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Queensland’s powerful construction union has called for ministerial intervention to stop work on one of its key Cross River Rail tunnelling sites until concerns about the potential release of dangerous silica dust can be probed by the safety regulator.
Workers downed tools one weekend, between June 18 and 21, while the Cross River Rail Delivery authority and major contractor CPB addressed what the CFMEU said were long-running issues at the Woolloongabba site involving dust from the conveyor belt carrying tunnel spoil to the surface.
Construction work on the Cross River Rail Gabba station in January.CREDIT:ATTILA CSASZAR
Recent footage taken from within the site, seen by Brisbane Times, showed workers wiping dust from surfaces after the belt had been in operation for 20 minutes. In separate videos taken from outside at night, plumes of dust can be seen emerging from the large shed erected to contain the massive tunnelling operation.
The union says the dust issue was occurring because water pumps, meant to dampen the rock transported by conveyor belt from deep beneath the bedrock, were not being used in an effort to lighten the load required to be carried away by trucks.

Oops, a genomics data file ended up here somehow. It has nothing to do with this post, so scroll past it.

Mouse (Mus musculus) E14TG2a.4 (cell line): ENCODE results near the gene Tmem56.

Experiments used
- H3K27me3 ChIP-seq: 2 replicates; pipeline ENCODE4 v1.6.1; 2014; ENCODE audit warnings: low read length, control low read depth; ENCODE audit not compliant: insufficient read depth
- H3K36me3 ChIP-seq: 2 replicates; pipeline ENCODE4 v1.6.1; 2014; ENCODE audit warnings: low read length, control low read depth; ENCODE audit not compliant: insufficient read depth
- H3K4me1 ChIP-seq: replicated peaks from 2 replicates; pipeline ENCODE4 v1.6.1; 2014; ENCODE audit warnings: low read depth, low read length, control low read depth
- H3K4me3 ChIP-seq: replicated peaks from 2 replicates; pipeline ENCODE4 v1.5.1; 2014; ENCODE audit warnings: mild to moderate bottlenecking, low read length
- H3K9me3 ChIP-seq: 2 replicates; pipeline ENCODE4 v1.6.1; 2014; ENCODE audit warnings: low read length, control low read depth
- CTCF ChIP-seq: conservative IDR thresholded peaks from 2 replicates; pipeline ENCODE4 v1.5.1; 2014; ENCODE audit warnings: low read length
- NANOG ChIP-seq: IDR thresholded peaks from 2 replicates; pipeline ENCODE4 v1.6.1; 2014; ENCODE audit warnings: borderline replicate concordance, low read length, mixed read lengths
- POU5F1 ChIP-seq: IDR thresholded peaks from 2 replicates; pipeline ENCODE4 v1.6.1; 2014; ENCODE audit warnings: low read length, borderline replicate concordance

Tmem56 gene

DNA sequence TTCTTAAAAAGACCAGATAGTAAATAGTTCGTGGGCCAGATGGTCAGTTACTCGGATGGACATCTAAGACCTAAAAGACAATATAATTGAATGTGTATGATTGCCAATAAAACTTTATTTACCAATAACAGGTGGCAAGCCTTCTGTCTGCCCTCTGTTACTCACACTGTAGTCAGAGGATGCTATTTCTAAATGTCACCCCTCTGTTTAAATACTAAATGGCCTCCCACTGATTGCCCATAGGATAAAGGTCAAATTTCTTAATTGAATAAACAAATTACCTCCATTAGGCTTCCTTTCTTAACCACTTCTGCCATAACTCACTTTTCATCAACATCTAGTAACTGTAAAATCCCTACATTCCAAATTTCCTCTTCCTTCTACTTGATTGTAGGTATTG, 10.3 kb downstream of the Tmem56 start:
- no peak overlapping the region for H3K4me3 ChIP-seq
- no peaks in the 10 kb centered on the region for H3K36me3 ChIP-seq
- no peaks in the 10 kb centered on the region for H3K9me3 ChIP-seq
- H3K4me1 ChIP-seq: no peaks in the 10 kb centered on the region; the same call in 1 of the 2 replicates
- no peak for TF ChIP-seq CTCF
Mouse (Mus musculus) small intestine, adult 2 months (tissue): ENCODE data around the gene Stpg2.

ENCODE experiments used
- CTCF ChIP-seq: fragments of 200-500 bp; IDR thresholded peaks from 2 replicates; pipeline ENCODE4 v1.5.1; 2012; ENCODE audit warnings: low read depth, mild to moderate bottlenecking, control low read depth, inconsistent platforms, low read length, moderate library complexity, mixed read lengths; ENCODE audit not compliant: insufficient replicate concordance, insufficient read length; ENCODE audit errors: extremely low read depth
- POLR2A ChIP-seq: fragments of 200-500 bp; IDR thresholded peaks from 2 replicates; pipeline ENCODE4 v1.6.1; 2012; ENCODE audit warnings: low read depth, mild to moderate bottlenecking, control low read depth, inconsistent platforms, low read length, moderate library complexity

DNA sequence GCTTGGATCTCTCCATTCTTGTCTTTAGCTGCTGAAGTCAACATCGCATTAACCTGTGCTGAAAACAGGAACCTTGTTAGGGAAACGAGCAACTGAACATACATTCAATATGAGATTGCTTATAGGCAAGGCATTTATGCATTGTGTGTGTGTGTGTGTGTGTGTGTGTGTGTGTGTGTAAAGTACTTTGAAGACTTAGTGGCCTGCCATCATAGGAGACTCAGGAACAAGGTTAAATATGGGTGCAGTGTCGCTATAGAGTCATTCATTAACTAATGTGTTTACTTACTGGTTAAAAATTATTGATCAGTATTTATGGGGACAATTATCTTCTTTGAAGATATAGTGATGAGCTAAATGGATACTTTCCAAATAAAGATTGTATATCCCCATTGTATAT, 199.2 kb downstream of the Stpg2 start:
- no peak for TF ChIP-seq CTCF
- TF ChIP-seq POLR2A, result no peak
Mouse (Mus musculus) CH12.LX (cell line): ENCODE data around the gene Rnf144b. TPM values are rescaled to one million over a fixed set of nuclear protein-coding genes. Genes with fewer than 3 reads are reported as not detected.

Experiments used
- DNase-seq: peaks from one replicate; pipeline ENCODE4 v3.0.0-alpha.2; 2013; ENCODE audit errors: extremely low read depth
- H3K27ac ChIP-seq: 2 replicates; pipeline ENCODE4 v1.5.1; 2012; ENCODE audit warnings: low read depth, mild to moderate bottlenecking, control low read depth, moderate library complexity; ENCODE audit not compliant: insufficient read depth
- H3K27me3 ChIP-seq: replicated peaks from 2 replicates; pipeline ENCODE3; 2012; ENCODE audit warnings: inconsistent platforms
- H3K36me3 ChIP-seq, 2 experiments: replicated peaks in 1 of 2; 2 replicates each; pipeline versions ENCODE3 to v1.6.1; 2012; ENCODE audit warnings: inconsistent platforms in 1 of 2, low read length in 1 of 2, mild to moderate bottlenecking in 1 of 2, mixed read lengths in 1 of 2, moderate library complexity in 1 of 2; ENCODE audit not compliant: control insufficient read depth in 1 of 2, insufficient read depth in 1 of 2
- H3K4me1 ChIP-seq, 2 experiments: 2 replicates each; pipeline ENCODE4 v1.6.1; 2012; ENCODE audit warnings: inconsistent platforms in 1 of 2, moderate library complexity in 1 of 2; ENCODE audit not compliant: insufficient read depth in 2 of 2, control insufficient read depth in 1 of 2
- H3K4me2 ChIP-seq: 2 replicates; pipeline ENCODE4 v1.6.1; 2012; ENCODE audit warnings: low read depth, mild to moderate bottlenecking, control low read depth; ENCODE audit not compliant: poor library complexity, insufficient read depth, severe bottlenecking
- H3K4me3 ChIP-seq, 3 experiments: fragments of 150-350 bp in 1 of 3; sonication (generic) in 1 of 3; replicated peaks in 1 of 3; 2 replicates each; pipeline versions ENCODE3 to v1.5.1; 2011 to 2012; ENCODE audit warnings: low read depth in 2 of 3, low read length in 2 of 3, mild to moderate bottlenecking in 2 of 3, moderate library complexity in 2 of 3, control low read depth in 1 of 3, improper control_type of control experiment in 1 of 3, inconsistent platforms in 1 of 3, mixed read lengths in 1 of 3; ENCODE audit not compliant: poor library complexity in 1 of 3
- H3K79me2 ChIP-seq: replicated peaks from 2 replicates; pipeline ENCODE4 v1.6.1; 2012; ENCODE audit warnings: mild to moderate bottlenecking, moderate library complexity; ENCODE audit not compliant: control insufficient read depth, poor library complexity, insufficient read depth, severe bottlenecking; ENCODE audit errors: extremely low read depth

Branch president and health and safety co-ordinator Royce Kupsch said the incident was evidence of “dangerous cost-cutting” from the contractor whose list of total regulatory enforcement notices was approaching that of the trouble-plagued Toowoomba Bypass, on which work was forced to stop.
“We shouldn’t need the union to intervene on day-to-day health and safety matters on a project of that magnitude,” Mr Kupsch said. “We’re mortified that this sort of event was allowed to go unchecked.”
Dust being released into the air from the Woolloongabba Cross River Rail worksite.
Greens South Brisbane MP Amy MacMahon, whose state electorate covers the site and has held meetings with residents, has written to Transport Minister Mark Bailey urging him to halt work while an investigation into the presence of silica dust can be carried out.
“The safety and wellbeing of workers and nearby residents should be the absolute priority for the government, but instead we’re hearing reports of dangerous silica dust and cost-cutting at the Gabba Cross River Rail site,” she said. “It’s unacceptable”.
This article first appeared on www.brisbanetimes.com.au
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